I don’t understand the part in bold, there. The ConnectClip does use BT just like anything else, so I’m not sure what you mean that its sound quality is somewhat lower comparing to BT. After all, BT is BT. If you find other BT devices having “higher sound quality”, it has nothing to do with their BT being better than the ConnectClip’s BT. it’s more likely that the devices have speakers that can produce better sound quality compared to the More receiver’s sound quality, most likely because of the inherent tiny receiver size that the More has, which cannot produce enough impressive bass compared to the other devices (like earbuds) where they can afford to have bigger size speakers in them, hence better bass reproduction compared to the More. So it’s not about the ConnectClip does not use BT connection, but it’s really about the devices speaker sizes that result in better quality or not.

Also, the issue with the ConnectClip’s inconvenience because its battery life is short when you’re on your laptop all day long using it, I’m not sure what the big deal is if you leave the ConnectClip on your laptop and charge it from the laptop every few hours whenever it runs low on battery juice. You can still use it just fine while it sits on the laptop. And if you need to wear it to use its mic, I’m sure a USB charging cable can reach from the laptop to the ConnectClip on your neck just fine.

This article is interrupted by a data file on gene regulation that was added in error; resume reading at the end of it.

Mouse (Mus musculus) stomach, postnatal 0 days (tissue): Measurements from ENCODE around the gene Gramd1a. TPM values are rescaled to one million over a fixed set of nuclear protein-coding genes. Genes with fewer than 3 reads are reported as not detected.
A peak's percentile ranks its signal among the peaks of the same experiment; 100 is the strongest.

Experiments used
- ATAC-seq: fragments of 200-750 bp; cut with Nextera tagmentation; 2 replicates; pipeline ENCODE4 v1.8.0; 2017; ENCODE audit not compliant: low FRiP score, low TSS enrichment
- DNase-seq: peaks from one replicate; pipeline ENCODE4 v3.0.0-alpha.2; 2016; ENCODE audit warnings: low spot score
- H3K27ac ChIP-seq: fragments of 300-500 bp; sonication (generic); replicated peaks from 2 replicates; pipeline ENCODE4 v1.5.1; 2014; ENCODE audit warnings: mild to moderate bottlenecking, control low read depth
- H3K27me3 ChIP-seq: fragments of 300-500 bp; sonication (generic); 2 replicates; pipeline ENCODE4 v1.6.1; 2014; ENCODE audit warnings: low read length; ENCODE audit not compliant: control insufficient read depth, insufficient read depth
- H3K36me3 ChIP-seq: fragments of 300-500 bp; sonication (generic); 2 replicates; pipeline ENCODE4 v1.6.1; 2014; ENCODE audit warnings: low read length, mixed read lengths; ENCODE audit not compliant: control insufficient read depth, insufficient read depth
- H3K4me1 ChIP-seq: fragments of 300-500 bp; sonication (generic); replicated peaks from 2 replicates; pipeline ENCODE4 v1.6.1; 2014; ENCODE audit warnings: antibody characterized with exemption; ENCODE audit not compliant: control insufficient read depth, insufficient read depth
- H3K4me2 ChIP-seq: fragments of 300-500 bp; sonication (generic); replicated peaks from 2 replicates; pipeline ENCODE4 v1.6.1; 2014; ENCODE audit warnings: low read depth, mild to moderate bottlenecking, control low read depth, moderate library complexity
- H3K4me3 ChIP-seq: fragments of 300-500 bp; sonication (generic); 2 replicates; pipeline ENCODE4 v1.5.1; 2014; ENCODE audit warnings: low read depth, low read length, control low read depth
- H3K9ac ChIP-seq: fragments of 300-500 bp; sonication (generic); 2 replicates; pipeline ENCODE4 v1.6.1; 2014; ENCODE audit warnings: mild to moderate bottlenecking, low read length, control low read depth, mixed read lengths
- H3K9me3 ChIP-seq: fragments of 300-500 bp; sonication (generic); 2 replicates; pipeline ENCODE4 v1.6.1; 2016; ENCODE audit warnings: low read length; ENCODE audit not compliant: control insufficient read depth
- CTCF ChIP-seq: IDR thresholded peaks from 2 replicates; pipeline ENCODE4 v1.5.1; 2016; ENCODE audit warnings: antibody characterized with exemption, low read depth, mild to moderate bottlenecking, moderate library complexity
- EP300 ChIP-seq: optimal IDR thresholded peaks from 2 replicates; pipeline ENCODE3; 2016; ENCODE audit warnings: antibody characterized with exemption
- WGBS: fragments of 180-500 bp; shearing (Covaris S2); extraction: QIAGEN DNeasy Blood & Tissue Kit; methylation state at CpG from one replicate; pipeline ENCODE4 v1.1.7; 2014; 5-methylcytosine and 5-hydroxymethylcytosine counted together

Anyway, I’m not so sure if the BLE LC3 support will solve the 2 issues you mentioned above. The sound quality issue in the More compared to other BT devices’ sound quality is inherently limited by its tiny receiver size. BLE LC3 is not going to fix that.